Melancholy.' To-day the fashion among

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The Elements of Book-Collecting. By Iolo A.
Williams. (Elkin Mathews and Marrot.
88. 6d.).

MR. Tolo A. Williams is well known to all

lovers of books, and his instructions will
be received both with a welcome and with
confidence. He combines a delightful humanity
with a taste both for minute accuracy and
for what is out of the way which would not
misbecome the Dry-as-dust he is not. More-

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over, as a collector, and in this little treatise
for beginners, he has regard to the forgotten,
the now relatively inexpensive, the things
which, while worth having, are not beyond
reach of a slender purse. In his first essay,
Pleasures of book-collecting,' he says much
that is obviously true about the reasons for
prizing first editions; where these are of what
he calls the sentimental order who should
gainsay them? But we think his comparison
of a first edition to first-hand evidence rather
misleading; and, feeling some sympathy for
authors who have let mistakes or blemishes
through and chafe at the thought of them-
or who have been visited with second inspira-
tions too late to be incorporated on original
publication, we begin to think that somebody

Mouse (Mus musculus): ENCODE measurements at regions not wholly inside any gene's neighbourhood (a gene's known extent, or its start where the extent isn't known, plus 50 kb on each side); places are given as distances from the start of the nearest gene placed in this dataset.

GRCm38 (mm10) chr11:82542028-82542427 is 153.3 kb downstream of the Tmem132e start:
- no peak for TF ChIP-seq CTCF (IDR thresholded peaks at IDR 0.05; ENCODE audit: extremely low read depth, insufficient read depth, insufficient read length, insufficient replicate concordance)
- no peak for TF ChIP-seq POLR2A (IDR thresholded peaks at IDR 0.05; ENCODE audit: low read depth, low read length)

should take up the cudgels for authors' cor-
rected editions as against the first. About
half the book is devoted to a careful account
of the main things to be learnt about the
sizes of books, and their parts, about what
constitutes perfection in a
copy, about
issues and editions, and the proper mode of
describing a book. Then we come to charac-
teristic chapters on the Formation of a Collec-
tion, and Modern First Editions. Mr. Wil-
liams, as he says in his first paragraph, con-
siders that the object of all collecting is to
increase the sum of knowledge upon some
particular subject, and, with that in view,
prefers the collection of old to new books,
adverting, too, in this connection, to the
obliteration of individual personality, which
is one result of modern mechanical efficiency,
and which diminishes the pleasant exercise of
the collector's judgment. In certain para-
graphs which deprecate collection of works
irrelevant to a writer's true fame, or which
he himself would wish forgotten, Mr. Williams
seems virtually, or logically, to unsay part
of what he has earlier said in the unqualified
praise of first editions. In the chapter giving
a Few Suggestions, after an appreciation of
Mr. Philip Gosse the collector of books on
Pirates and Piracy, he maintains that, if one
will but break away from what everybody is
collecting, there is no shortage of material for